I can’t help noticing two things: The 24 hour news media , when not reporting on gratutiously stupid topics (Paris Hilton in the slammer), pick an event and salivate over it for weeks — a disappearance of this person, that child, etc. Consider the Aruba disappearance of Natalee Holloway. In this case, the mother, Beth Twitty had a motive for keeping the story alive, given the obfuscation of the Aruban authorities; however the coverage on this event exceeded any conceivable public interest in the story. It certainly generated more coverage than politics, money, sex or war. And this story is far from alone: a person watching US television news would quickly come to the conclusion that the United States is a haven for child molesters, murderers and worse.

Statistics play a role: More people — more to report. I have a hard time believing that things that occur in the modern world are any worse than what has occurred in the past. The Spanish Inquisition and Caligula come to mind. We just report them quicker and more globally. This gives rise to a belief that things are worse now. One example may be child abductions. In the past, abductions were a local matter and people living 100 miles away were never aware of the event. Now each and every one is a national matter. Are more children being abducted by strangers than before? probably not per capita; but the coverage makes it seem that way.

Which brings me to my second point: Virtually every person I have met in the last few years is on anti-anxiety medication (Prozac, Valium, Equanil, Ativan, Ataraz, Chlorazipam, etc. ) or anti-depressive medicine (Effexor, Cymbalta, Lexapro, Zoloft, Wellbutrin, ….) While this may be an exaggeration for me, it seems mostly true for men, and accurate to say this for women. Now it may be that I just hang around with the wrong type of people, but the sales figures of the various Pharmas seem to confirm this.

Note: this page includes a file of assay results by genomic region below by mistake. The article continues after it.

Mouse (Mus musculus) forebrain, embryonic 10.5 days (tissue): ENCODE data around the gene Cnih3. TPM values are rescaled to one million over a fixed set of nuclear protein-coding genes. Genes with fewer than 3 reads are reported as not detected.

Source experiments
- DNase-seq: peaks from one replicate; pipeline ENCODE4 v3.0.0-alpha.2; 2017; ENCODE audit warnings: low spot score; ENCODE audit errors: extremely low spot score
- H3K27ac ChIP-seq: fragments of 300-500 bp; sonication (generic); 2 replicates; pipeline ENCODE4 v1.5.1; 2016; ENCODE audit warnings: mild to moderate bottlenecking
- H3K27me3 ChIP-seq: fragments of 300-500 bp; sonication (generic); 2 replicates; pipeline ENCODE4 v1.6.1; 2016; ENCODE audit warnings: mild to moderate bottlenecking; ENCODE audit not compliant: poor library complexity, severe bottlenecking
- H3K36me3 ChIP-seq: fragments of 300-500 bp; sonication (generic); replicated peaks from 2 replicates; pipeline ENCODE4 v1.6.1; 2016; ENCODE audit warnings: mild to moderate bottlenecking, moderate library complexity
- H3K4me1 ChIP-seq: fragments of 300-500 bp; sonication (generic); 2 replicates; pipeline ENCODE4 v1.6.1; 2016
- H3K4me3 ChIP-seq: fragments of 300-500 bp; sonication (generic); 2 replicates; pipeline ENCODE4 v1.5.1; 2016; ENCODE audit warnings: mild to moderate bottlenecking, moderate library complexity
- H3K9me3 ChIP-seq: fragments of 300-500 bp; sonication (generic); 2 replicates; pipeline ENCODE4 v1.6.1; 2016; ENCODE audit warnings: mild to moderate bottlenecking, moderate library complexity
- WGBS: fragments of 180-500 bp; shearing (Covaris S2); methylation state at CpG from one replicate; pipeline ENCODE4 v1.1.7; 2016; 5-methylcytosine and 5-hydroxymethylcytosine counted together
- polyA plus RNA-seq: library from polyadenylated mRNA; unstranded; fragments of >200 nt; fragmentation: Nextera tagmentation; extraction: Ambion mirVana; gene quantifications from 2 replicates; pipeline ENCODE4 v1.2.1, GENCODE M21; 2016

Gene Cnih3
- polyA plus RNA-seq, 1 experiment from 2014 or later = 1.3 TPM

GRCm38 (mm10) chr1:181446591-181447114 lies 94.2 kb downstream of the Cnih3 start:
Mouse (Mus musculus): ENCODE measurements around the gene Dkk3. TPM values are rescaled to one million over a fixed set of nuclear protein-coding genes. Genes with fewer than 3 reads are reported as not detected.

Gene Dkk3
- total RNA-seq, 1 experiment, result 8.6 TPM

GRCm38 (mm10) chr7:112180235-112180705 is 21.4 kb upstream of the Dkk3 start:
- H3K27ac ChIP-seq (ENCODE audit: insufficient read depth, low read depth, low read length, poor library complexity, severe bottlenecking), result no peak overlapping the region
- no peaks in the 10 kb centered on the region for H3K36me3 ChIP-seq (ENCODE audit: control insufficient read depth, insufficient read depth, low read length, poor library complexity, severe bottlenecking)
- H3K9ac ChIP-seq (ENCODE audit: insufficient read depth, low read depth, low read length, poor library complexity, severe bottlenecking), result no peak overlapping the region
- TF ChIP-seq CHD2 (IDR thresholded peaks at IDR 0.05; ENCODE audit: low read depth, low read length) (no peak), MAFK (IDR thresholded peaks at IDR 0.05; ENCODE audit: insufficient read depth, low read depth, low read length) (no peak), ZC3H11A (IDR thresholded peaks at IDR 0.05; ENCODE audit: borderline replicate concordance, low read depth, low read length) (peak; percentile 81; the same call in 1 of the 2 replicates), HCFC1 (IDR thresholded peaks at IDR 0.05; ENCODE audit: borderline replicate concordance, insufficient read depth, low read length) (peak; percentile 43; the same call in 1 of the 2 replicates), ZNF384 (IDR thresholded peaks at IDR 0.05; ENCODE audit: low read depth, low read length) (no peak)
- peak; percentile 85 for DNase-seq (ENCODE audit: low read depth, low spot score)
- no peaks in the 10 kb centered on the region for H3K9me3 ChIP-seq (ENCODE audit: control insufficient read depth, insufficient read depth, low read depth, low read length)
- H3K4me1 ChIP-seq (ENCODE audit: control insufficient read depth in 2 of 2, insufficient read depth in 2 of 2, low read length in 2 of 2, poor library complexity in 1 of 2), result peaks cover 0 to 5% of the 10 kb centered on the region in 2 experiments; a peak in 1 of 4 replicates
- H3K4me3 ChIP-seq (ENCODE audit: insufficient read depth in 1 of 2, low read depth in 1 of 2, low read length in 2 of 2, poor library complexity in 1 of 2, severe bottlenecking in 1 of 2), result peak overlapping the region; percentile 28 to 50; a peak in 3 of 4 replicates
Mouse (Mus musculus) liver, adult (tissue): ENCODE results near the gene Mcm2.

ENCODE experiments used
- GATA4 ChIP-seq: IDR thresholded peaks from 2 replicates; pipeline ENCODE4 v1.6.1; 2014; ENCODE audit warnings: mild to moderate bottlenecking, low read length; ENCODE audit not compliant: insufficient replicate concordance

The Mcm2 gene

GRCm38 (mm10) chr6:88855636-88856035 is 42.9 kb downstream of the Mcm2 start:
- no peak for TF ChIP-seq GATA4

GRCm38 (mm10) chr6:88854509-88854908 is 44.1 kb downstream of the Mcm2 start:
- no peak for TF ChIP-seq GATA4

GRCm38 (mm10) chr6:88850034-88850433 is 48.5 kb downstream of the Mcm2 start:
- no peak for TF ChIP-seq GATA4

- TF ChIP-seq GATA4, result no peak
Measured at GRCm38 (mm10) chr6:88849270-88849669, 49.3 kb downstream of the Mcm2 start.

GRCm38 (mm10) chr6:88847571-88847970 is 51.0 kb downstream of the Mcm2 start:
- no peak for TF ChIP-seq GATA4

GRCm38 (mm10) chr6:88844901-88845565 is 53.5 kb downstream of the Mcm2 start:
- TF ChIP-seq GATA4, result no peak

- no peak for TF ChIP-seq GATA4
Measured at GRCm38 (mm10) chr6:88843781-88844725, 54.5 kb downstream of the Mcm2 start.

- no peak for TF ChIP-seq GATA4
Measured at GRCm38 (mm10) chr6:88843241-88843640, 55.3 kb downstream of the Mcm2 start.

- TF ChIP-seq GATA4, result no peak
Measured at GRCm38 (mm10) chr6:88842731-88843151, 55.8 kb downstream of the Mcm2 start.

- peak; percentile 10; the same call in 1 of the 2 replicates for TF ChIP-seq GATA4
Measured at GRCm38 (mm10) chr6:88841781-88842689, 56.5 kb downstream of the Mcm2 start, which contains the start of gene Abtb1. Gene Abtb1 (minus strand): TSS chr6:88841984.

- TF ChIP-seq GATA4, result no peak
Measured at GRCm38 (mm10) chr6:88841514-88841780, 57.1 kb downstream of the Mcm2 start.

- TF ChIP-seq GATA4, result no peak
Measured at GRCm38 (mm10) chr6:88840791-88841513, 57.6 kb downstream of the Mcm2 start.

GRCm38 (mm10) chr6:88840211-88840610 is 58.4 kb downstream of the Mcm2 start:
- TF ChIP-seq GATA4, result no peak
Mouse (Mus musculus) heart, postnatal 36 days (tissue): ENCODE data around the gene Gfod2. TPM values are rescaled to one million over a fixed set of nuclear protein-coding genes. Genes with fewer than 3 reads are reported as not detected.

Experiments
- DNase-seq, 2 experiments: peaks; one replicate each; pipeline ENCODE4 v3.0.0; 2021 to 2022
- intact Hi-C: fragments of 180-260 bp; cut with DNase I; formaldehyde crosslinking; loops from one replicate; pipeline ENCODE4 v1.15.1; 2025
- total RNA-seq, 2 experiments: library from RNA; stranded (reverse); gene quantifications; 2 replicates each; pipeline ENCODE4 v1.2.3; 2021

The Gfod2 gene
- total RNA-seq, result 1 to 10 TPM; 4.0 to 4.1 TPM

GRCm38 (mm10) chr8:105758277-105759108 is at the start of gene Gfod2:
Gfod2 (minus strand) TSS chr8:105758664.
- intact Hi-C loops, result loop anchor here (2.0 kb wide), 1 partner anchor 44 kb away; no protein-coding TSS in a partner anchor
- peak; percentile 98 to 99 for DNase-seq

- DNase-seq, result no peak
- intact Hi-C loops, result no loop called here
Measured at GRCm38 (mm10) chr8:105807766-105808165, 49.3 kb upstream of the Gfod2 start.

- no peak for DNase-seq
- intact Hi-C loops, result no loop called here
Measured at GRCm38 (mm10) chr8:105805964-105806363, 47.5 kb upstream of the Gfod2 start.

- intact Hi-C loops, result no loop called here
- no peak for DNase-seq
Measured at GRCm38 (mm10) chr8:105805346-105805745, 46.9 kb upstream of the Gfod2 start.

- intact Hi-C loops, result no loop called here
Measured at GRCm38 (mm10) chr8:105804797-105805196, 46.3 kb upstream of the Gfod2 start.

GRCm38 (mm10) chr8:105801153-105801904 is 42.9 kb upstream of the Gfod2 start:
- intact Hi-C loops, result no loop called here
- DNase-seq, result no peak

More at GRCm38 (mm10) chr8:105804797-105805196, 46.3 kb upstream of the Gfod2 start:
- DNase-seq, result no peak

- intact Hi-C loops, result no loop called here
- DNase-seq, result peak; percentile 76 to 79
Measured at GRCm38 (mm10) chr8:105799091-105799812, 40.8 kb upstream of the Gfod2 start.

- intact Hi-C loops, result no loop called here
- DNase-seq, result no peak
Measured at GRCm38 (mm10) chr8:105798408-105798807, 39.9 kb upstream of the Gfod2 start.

When the first thing a person does in the morning is to flip on the news, and get bombarded with the latest global nonsense and the completely idiotic Washington beat, one begins to wonder. Given a measure for the ‘intensity’ of the news reported and some measure of its negativity, I ask how that would correlate with anti-anxiety and anti-depressant drug sales. Likely the correlation coefficient would be quite high.

Blasted by the current 24/7 new cycle and neverending torrent of doom and crime, I fondly remember the Huntley-Brinkley report and CBS’s Walter Conkrite — an hour of news covering really important information. Just enough to get you interested in perusing your newspaper for in-depth coverage. Enough to start a conversation in the barber-shop; and enough to keep you informed on really important issues. Probably not enough to make a run to the nearest pharmacy.

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